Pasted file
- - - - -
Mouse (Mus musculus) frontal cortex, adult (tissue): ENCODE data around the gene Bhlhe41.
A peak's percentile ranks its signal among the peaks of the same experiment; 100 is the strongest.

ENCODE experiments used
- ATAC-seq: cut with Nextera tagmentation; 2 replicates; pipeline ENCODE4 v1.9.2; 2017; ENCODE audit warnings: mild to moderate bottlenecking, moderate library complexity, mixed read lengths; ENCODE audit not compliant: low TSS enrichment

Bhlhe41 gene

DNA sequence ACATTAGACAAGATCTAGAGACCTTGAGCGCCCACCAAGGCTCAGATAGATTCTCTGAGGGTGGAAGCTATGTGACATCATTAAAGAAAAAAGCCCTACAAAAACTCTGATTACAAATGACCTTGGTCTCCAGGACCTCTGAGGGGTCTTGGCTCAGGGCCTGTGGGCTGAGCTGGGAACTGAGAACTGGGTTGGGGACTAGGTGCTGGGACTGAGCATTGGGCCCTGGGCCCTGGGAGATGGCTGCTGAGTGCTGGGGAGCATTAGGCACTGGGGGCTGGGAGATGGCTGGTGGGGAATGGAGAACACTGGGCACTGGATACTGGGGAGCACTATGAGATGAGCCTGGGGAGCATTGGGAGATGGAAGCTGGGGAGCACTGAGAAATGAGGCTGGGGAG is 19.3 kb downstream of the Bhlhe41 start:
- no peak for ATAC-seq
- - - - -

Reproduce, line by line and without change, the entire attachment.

Mouse (Mus musculus) frontal cortex, adult (tissue): ENCODE data around the gene Bhlhe41.
A peak's percentile ranks its signal among the peaks of the same experiment; 100 is the strongest.

ENCODE experiments used
- ATAC-seq: cut with Nextera tagmentation; 2 replicates; pipeline ENCODE4 v1.9.2; 2017; ENCODE audit warnings: mild to moderate bottlenecking, moderate library complexity, mixed read lengths; ENCODE audit not compliant: low TSS enrichment

Bhlhe41 gene

DNA sequence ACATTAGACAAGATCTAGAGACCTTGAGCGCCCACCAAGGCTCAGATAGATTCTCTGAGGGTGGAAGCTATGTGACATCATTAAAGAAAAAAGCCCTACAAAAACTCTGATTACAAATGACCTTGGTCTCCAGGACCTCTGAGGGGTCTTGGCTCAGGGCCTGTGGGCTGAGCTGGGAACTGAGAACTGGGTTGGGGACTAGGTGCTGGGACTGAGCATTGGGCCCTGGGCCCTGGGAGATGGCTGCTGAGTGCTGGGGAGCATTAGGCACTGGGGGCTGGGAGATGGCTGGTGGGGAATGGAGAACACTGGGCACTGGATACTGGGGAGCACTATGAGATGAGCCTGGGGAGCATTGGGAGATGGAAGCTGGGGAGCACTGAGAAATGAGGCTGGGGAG is 19.3 kb downstream of the Bhlhe41 start:
- no peak for ATAC-seq